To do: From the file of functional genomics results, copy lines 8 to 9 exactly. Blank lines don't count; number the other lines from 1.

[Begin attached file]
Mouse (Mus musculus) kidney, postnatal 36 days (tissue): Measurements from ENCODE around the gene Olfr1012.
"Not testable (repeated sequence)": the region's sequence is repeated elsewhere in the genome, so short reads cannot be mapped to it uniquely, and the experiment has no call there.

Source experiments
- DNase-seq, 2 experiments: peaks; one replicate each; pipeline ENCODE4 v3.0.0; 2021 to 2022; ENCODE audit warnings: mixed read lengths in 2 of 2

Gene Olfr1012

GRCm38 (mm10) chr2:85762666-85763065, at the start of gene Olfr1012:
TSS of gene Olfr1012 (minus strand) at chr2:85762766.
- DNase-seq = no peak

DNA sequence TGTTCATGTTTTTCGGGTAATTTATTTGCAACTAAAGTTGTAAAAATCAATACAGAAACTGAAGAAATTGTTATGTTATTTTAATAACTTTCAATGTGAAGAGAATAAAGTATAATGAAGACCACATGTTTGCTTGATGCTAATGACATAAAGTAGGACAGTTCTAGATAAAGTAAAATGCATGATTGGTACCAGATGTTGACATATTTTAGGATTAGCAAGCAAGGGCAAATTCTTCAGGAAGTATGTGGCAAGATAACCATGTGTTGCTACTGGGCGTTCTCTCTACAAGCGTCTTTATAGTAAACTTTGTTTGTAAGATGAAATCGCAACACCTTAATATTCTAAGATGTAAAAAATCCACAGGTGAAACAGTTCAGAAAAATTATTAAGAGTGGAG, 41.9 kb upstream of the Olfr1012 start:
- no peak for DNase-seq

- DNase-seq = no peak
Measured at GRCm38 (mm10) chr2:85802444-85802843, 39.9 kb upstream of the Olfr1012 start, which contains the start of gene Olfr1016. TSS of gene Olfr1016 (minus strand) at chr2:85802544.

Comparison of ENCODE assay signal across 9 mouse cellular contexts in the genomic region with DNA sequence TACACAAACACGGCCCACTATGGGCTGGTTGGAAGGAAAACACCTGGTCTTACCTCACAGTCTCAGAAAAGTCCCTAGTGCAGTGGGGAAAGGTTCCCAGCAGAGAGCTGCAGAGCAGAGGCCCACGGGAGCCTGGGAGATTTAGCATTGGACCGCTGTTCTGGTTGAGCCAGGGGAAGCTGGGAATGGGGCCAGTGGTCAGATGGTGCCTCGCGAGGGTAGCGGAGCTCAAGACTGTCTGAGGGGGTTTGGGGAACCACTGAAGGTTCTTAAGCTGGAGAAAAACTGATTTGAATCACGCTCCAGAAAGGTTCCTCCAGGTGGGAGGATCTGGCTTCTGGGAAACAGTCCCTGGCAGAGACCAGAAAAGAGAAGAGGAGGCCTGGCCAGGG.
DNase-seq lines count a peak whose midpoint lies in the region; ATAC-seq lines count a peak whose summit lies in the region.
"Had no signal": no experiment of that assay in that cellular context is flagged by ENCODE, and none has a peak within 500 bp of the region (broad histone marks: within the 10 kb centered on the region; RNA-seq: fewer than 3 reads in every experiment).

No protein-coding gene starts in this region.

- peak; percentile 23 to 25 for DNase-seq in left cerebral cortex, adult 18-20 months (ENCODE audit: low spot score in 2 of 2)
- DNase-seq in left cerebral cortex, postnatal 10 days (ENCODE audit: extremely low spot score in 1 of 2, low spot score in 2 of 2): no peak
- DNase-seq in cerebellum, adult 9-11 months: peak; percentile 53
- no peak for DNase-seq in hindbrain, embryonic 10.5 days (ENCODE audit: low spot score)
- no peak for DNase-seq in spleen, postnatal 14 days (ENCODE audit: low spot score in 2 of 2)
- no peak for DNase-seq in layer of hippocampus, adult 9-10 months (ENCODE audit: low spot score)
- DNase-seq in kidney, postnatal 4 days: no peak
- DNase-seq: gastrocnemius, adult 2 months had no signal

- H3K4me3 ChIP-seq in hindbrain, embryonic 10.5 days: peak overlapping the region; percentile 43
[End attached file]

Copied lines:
- DNase-seq = no peak

DNA sequence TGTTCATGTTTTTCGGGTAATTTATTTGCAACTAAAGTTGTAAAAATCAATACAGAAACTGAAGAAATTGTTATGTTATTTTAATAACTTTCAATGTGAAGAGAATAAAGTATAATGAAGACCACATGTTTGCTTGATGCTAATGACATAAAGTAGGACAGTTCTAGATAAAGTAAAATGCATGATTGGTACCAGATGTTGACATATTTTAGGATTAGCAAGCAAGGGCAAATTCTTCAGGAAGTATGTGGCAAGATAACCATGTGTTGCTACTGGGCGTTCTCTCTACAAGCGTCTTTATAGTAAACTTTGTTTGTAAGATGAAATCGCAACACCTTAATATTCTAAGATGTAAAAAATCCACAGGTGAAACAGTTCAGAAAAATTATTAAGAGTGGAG, 41.9 kb upstream of the Olfr1012 start: